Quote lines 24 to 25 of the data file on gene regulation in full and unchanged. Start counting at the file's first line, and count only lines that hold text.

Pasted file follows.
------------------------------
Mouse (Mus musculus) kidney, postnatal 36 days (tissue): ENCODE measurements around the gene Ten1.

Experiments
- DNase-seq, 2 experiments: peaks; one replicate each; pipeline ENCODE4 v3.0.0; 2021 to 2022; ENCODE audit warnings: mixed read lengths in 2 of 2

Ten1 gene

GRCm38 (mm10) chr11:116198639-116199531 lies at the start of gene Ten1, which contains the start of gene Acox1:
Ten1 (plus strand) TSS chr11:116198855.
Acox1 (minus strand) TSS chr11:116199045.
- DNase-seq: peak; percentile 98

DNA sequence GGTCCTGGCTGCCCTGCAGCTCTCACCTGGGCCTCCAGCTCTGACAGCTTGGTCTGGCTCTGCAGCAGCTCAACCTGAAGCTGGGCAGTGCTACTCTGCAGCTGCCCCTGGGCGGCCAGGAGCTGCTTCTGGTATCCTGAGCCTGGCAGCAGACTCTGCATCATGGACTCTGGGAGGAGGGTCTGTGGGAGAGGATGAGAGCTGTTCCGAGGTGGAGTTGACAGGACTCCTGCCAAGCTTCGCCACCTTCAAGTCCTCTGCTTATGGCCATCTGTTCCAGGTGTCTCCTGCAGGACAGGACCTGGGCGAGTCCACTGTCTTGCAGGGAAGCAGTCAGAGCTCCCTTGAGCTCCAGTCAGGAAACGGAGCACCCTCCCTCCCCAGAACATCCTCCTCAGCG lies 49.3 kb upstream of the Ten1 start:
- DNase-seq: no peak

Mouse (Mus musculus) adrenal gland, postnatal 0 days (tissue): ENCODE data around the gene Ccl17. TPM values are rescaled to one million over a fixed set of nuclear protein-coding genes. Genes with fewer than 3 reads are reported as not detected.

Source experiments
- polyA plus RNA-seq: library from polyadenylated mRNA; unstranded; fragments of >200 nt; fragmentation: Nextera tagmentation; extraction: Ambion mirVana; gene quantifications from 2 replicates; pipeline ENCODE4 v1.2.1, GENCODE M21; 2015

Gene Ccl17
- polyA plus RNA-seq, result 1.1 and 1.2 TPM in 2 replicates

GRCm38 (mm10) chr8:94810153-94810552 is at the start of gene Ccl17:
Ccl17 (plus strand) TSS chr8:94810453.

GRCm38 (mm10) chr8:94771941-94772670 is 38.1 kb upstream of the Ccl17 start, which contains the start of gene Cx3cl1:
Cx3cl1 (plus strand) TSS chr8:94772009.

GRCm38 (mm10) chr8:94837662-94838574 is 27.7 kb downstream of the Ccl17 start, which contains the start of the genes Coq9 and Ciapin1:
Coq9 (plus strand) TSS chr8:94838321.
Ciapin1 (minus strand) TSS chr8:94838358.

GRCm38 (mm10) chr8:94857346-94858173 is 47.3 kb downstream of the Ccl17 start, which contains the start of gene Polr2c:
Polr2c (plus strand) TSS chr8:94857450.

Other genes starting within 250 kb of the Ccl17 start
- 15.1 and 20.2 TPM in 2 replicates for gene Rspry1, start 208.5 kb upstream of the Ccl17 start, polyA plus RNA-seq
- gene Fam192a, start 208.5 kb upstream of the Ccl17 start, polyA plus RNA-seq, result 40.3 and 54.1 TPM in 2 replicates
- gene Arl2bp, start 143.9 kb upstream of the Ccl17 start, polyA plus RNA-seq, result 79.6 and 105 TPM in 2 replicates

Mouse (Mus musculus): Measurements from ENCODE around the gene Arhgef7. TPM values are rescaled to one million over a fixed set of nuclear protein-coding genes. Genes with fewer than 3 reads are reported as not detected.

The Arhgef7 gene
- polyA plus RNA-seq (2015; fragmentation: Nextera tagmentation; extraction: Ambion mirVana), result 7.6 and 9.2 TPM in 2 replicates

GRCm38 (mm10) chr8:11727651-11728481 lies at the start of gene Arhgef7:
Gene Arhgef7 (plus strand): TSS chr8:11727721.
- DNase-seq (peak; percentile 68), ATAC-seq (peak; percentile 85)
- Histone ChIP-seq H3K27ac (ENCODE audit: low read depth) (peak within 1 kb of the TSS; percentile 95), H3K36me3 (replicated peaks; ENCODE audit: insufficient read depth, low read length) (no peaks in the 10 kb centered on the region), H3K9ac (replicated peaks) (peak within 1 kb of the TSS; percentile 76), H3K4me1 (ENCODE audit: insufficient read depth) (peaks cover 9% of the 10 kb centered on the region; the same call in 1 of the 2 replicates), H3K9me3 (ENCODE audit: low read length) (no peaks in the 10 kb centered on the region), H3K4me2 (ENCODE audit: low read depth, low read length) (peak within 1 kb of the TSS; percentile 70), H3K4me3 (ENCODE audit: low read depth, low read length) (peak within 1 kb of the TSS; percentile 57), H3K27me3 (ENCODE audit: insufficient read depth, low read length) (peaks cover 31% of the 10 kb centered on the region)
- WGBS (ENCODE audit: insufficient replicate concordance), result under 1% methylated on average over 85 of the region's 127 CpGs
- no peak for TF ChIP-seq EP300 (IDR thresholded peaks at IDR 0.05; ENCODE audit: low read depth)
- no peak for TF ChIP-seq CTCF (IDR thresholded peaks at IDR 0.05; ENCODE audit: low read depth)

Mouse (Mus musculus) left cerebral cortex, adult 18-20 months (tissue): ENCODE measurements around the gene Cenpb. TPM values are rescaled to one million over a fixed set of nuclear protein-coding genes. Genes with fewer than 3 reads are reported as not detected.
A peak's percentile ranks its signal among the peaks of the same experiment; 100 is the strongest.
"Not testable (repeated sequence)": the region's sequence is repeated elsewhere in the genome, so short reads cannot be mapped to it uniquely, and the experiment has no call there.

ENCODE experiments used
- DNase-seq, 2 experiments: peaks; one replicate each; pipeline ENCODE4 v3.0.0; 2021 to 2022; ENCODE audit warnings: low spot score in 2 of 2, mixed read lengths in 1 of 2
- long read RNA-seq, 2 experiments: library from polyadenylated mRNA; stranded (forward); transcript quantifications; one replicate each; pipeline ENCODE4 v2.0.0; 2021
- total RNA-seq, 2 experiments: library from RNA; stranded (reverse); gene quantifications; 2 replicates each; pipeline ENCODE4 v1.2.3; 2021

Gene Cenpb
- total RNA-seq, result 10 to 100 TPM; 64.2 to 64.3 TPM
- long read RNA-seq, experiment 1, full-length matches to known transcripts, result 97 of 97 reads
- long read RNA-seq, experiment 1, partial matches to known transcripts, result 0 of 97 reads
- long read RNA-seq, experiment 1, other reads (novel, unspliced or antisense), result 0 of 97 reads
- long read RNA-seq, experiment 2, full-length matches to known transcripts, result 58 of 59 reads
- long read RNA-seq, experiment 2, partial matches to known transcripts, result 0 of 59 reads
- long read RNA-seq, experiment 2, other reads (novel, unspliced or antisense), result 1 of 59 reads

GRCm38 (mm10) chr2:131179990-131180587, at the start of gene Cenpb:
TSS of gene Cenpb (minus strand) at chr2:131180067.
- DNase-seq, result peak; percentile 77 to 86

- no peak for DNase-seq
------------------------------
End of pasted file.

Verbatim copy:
Polr2c (plus strand) TSS chr8:94857450.

Other genes starting within 250 kb of the Ccl17 start